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The partial sale of Barrick Gold’s Zaldivar copper mine in Chile was the hottest deal of the year and helped Barrick meet its $3-billion debt-reduction target.

Julie Gordon/REUTERS

Miners aren't the only ones wishing commodity prices were soaring. Bay Street does too.

Very few mining deals were brokered in 2015 as the industry endured another year of plunging metal and mineral prices. Companies were expected to merge to stay alive but only a handful did. Instead, miners worked on single-asset transactions. The dollar amount was tiny compared to the multibillion-dollar deals made during the commodities boom.

Here is a look at this year's most memorable mining deals.

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Alamos Gold and AuRico Gold: $1.5-billion (U.S.)

In an industry known for huge takeover premiums, Alamos Gold Inc. bought AuRico Gold Inc. without a premium. The acquisition gave Alamos control over AuRico's Young-Davidson mine in Ontario, a mining-friendly region. But it costs nearly $1,000 to produce an ounce of gold from the Ontario mine, a high sum when the price of the yellow metal is hovering just above the $1,000 mark.

Zaldivar: $1.005-billion (U.S.)

The partial sale of Barrick Gold Corp.'s Chilean copper mine was the hottest mining deal of the year. Zaldivar was sought after by most of the copper industry. In the end, it came down to two family-controlled Chilean companies, Empresas Copec and Antofagasta PLC. Antofagasta ended up paying just over $1-billion in cash and the sale helped Barrick meet its $3-billion debt-reduction target.

Cripple Creek & Victor: $820-million (U.S.)

When AngloGold Ashanti Ltd. put its Colorado gold mine on the market in February, it was hoping to get more than $1-billion. But the price of gold continued to tank, giving potential buyers the upper hand. After Newmont Mining Corp. and Kinross Gold Corp. visited Cripple Creek & Victor, they lowered their preliminary bids. Colorado-based Newmont came through with the winning offer in a deal that was praised by analysts.

Round Mountain and tiny Nevada assets: $720-million (U.S.)

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After Zaldivar, this Barrick asset sale was anticlimactic. The mines were Barrick's higher-cost operations. One of the mines was near the end of its life. The larger assets went to Kinross Gold Corp., which is already the operator and 50-per-cent owner of Round Mountain. Kinross had been under pressure to diversify out of Russia, where its biggest assets are located. Private equity firm Waterton Global Resource Management gobbled up a smaller project and mine for $110-million.

Tahoe Resources and Rio Alto Mining: $1.3-billion (Canadian)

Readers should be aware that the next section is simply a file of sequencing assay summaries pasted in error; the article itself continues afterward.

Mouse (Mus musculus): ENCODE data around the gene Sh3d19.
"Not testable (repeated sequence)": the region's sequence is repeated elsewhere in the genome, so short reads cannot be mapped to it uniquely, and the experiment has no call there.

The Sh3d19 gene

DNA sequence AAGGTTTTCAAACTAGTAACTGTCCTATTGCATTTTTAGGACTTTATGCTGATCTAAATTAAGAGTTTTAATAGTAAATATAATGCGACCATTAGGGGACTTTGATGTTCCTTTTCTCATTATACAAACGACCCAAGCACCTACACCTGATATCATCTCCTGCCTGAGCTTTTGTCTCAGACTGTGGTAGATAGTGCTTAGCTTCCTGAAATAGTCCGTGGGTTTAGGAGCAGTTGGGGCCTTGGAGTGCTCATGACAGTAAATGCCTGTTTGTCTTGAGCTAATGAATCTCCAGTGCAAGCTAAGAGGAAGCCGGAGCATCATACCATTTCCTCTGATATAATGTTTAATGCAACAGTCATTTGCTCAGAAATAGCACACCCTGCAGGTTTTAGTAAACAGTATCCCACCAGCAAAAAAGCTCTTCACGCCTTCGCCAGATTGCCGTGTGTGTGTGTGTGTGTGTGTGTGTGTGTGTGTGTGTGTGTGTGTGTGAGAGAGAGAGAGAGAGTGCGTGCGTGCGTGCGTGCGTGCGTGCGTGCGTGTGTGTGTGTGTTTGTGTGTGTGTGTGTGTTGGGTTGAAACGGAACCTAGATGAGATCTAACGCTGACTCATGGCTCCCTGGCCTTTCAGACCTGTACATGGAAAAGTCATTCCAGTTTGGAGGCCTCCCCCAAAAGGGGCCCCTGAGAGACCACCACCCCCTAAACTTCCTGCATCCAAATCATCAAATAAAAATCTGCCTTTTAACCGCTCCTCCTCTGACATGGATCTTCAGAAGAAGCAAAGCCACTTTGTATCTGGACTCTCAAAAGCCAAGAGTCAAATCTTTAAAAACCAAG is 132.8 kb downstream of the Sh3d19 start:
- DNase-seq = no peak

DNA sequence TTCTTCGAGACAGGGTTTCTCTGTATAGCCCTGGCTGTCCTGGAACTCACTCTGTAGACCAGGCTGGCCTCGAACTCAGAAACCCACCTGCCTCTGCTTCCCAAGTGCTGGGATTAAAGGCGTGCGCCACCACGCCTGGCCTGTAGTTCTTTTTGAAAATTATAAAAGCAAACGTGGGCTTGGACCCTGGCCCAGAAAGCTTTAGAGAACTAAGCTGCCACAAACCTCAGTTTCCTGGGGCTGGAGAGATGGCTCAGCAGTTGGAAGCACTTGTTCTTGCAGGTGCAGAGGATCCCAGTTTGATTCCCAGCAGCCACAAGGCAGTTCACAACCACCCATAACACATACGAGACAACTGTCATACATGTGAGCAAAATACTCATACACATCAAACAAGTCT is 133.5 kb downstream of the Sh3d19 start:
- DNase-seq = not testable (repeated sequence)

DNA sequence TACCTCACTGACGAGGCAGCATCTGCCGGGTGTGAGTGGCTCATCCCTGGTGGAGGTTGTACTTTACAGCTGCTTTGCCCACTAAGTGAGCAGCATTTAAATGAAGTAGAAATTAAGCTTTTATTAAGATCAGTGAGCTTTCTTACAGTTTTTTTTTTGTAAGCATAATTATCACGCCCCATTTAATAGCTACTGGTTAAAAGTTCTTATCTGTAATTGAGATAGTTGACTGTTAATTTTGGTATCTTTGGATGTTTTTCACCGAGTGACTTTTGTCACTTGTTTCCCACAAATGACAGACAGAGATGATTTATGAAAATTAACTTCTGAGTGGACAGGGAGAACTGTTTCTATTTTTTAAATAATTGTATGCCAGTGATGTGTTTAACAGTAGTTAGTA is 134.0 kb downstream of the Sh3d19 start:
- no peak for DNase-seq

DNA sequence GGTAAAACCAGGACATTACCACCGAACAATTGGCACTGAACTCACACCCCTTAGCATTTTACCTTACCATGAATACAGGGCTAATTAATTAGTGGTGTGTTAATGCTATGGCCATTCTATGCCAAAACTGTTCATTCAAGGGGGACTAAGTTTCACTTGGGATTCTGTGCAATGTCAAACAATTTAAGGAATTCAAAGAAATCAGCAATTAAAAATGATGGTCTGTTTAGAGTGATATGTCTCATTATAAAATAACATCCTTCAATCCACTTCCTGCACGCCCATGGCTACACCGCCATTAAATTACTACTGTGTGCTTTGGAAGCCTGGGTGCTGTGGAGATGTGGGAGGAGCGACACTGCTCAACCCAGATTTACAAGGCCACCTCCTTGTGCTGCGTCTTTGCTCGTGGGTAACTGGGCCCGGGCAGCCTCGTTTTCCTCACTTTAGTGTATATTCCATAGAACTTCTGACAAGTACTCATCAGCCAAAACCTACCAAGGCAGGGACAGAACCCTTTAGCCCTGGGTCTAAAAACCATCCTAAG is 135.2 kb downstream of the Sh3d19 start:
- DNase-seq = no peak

Tahoe Resources Inc. bought Rio Alto Mining Ltd. in a mostly stock deal to expand further into South America. The acquisition gave Tahoe, the owner of a large Guatemalan silver mine, control over Rio's gold mine in Peru. Tahoe's share price held up until Goldcorp Inc. decided to sell its 26-per-cent stake in Tahoe. The stake sale in June sent Tahoe's stock plunging. Its stock has yet to recover.

Pueblo Viejo: $610-million (U.S.)

No one expected Barrick to sell part of this mine. The Dominican Republic gold mine is one of Barrick's suite of core assets. But desperate times call for desperate measures. Barrick sold part of its future production to Royal Gold Inc. for $610-million in cash.

Mantoverde and Mantos Blancos: $300-million (U.S.)

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Anglo American PLC teased the market with the sale of its Chilean copper mines in the fall of 2014. It took the company about six months to formally put Mantoverde and Mantos Blancos up for sale and another five months to sell them. By that time, the price of copper had plunged to nearly $2 a pound from over $3. The low copper price highlighted the mines' high cost of production and made them even more unattractive. (Both mines had been producing less and less copper over the past five years and needed an infusion of capital to expand.) Anglo got $300-million from a group of investors led by hedge fund Audley Capital Advisors.

Denison Mines and Fission Uranium

Mining magnate Lukas Lundin had a stellar track record in mining deals until one of his companies – Denison Mines Corp. – failed to buy Fission Uranium Corp. in a $483-million (Canadian) stock deal. Dissident Fission shareholders voted against the takeover, saying Denison was not paying enough for its large uranium discovery in the Athabasca Basin.

Potash Corp. of Saskatchewan Inc. and K+S AG

Valued at $8.7-billion (U.S.), this would have been the biggest mining deal since the commodities boom. But Potash Corp. never made a formal offer, leading some to question whether the Canadian fertilizer giant was serious about buying its German rival.

How did it work out for K+S AG? Not so good. Its stock price soared when the bid became public. The company's executives said the proposal finally helped surface the value at its potash project in Saskatchewan but refused to speak to Potash Corp. without a formal offer and iron-clad job-security measures. K+S shares are now trading below the price they traded at before the deal went public.

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X2 Resources

X2's founder, Mick Davis, is one of the most high-profile names in the mining industry. The former Xstrata chief executive officer raised an impressive $4-billion (U.S.) from a handful of private investors. But none of it has been deployed. His investors have to approve of any proposal, making it difficult for Mr. Davis to buy anything. Investors are said to be frustrated. It is unknown whether they will pull their funds before Mr. Davis can start building his mining powerhouse.

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